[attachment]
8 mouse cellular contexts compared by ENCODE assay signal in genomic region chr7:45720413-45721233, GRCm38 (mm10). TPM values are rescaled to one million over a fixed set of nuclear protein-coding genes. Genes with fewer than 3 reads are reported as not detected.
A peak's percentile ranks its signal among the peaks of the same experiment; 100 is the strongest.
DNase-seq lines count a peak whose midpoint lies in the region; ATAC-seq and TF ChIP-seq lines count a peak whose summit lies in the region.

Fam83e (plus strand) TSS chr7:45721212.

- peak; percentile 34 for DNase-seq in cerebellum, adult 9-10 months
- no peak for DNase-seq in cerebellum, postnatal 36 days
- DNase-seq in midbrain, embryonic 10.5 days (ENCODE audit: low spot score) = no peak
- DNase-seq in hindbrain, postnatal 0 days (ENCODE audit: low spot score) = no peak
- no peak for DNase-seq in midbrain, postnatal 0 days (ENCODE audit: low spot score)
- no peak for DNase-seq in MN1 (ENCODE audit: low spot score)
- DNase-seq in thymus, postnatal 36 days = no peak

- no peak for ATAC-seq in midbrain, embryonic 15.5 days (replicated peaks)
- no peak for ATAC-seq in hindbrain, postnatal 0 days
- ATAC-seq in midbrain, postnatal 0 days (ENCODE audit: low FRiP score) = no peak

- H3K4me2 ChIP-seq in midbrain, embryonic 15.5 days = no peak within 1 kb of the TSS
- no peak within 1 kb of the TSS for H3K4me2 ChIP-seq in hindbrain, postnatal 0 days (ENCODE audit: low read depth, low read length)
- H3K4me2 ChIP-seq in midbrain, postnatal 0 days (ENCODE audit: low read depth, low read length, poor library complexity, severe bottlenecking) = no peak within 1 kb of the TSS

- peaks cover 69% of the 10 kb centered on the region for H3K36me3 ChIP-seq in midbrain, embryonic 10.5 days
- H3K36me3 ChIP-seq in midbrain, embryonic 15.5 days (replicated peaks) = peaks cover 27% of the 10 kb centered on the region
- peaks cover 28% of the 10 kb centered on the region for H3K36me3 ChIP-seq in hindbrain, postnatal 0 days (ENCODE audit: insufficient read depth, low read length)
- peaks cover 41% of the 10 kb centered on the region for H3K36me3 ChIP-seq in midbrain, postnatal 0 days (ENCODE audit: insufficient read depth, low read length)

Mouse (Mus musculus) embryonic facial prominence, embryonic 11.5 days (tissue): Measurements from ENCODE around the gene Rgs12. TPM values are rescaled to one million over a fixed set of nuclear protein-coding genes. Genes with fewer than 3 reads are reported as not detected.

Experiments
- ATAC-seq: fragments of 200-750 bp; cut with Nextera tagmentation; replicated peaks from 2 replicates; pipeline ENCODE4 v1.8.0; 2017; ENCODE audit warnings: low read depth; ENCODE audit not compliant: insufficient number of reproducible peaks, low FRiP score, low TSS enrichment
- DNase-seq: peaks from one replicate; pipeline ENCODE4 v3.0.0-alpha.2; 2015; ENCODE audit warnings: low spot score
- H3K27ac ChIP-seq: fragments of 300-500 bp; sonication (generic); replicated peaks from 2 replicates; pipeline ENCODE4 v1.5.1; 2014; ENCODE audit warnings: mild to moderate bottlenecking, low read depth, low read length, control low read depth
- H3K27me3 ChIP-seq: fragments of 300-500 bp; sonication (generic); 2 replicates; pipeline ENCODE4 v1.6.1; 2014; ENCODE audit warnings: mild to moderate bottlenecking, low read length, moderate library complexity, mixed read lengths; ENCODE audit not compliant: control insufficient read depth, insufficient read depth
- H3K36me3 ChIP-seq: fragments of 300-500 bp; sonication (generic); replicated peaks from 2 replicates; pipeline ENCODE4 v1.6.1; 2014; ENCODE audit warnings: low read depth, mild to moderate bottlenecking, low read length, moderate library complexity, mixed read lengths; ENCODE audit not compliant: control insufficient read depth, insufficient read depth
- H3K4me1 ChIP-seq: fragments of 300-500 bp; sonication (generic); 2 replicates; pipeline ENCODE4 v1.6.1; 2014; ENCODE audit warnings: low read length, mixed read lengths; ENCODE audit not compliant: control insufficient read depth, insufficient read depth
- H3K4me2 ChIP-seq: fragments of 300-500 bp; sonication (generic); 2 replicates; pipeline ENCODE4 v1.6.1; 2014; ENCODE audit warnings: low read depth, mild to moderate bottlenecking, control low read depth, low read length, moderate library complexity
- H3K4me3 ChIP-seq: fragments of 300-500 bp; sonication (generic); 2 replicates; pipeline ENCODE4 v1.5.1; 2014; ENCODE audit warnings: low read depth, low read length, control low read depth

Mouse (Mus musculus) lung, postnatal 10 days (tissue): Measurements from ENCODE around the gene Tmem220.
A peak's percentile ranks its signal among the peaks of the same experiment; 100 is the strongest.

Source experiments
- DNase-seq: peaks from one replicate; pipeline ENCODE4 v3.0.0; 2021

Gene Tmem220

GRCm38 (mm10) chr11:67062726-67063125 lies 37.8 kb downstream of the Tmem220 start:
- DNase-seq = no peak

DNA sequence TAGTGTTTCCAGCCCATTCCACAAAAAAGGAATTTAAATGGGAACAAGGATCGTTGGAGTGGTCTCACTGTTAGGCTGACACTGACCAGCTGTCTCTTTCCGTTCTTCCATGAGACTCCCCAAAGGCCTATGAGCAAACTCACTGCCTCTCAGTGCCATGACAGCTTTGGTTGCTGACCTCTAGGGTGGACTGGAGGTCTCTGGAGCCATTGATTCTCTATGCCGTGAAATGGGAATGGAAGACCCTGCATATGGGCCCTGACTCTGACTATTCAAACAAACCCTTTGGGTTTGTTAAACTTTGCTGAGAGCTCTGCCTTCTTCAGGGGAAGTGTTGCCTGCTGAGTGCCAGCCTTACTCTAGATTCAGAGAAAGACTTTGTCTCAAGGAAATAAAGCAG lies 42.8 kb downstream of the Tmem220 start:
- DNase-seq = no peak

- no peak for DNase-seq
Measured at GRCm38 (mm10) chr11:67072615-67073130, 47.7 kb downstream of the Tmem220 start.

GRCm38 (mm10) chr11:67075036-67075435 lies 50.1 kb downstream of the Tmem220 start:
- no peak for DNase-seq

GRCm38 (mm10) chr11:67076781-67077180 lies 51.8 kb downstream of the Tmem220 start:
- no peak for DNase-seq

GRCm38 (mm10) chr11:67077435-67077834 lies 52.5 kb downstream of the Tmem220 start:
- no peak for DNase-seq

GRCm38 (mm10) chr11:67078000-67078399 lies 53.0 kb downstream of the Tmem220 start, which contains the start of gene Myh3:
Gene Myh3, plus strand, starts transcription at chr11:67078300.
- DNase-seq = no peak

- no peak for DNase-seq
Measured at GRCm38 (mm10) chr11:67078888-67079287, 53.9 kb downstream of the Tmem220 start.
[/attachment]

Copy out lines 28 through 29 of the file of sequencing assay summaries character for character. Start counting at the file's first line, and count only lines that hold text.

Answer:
- H3K36me3 ChIP-seq: fragments of 300-500 bp; sonication (generic); replicated peaks from 2 replicates; pipeline ENCODE4 v1.6.1; 2014; ENCODE audit warnings: low read depth, mild to moderate bottlenecking, low read length, moderate library complexity, mixed read lengths; ENCODE audit not compliant: control insufficient read depth, insufficient read depth
- H3K4me1 ChIP-seq: fragments of 300-500 bp; sonication (generic); 2 replicates; pipeline ENCODE4 v1.6.1; 2014; ENCODE audit warnings: low read length, mixed read lengths; ENCODE audit not compliant: control insufficient read depth, insufficient read depth